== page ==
A delayed delivery of radiation-monitoring equipment scuttled a team’s planned Tuesday entry of a vacated nuclear waste site, the Associated Press reports.
The still-pending arrival of wearable radioactivity monitors prompted the Energy Department to delay sending a team into the Waste Isolation Pilot Plant’s subterranean corridors, spokesman Ben Williams said.
The group’s planned descent would mark the first venture by personnel into the New Mexico atomic-waste burial site since detectors there picked up the presence of airborne radioactive particles in February. The incident exposed no fewer than 21 employees to radiation and resulted in contaminants escaping to the outside environment in trace amounts.
Authorities have yet to determine the severity of radioactivity in the facility’s waste storage area, which is located more than 2,600 feet below the earth’s surface. The source of the original contamination leak also remains unclear.
Meanwhile, Los Alamos National Laboratory on Wednesday said it has started sending nuclear waste to a private site in Texas for temporary storage. Prior to February’s radiation leak, the Waste Isolation Pilot Plant was receiving material that the New Mexico laboratory had pledged to send away by the middle of this year.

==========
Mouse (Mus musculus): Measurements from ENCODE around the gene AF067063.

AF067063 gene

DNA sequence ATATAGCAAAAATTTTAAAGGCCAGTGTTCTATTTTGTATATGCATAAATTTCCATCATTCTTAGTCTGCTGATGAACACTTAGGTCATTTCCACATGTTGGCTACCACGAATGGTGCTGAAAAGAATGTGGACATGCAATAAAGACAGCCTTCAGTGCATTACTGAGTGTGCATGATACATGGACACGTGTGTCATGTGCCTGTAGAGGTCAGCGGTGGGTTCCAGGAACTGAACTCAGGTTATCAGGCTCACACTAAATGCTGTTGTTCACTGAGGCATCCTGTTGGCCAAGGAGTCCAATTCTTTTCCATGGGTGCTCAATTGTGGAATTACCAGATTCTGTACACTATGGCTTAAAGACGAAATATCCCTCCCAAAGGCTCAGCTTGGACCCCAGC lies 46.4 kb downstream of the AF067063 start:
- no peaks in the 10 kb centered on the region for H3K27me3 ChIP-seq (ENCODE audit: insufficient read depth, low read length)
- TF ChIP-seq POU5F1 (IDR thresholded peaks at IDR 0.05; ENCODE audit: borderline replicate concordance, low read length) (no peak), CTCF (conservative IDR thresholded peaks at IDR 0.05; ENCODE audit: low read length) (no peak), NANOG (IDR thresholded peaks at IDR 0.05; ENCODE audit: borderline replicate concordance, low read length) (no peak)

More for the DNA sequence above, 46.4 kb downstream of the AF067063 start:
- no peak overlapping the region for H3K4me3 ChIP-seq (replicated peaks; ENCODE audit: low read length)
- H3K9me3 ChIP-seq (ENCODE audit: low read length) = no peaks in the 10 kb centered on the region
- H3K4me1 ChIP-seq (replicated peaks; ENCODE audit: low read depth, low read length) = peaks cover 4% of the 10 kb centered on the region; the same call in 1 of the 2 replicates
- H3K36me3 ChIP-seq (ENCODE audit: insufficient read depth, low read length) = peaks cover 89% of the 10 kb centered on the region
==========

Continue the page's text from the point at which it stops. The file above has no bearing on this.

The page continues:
“Our commitment to the state of New Mexico is to remove the waste stored above ground so it would not pose a risk in the event of another wildfire in Los Alamos,” says an e-mailed statement by Pete Maggiore, an official with the Energy Department’s National Nuclear Security Administration.
Maggiore said the storage site in Andrews, Texas, “is the best option available to ensure the lab meets its commitment without delay.”
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The House has completed it's business for 2016 by passing a spending bill which will keep the government funded through April 28. The final vote tally was 326-96. The bill's standing in the Senate is a bit tenuous at the moment, as a trio of Democratic Senators have pledged to block the bill unless coal miners get a permanent extension on retirement and health benefits. The government runs out of money on Friday night.
The Senate passed the National Defense Authorization Act today, sending the $618 billion measure to President Obama. The president vetoed the defense authorization bill a year ago, but both houses could override his disapproval this time around.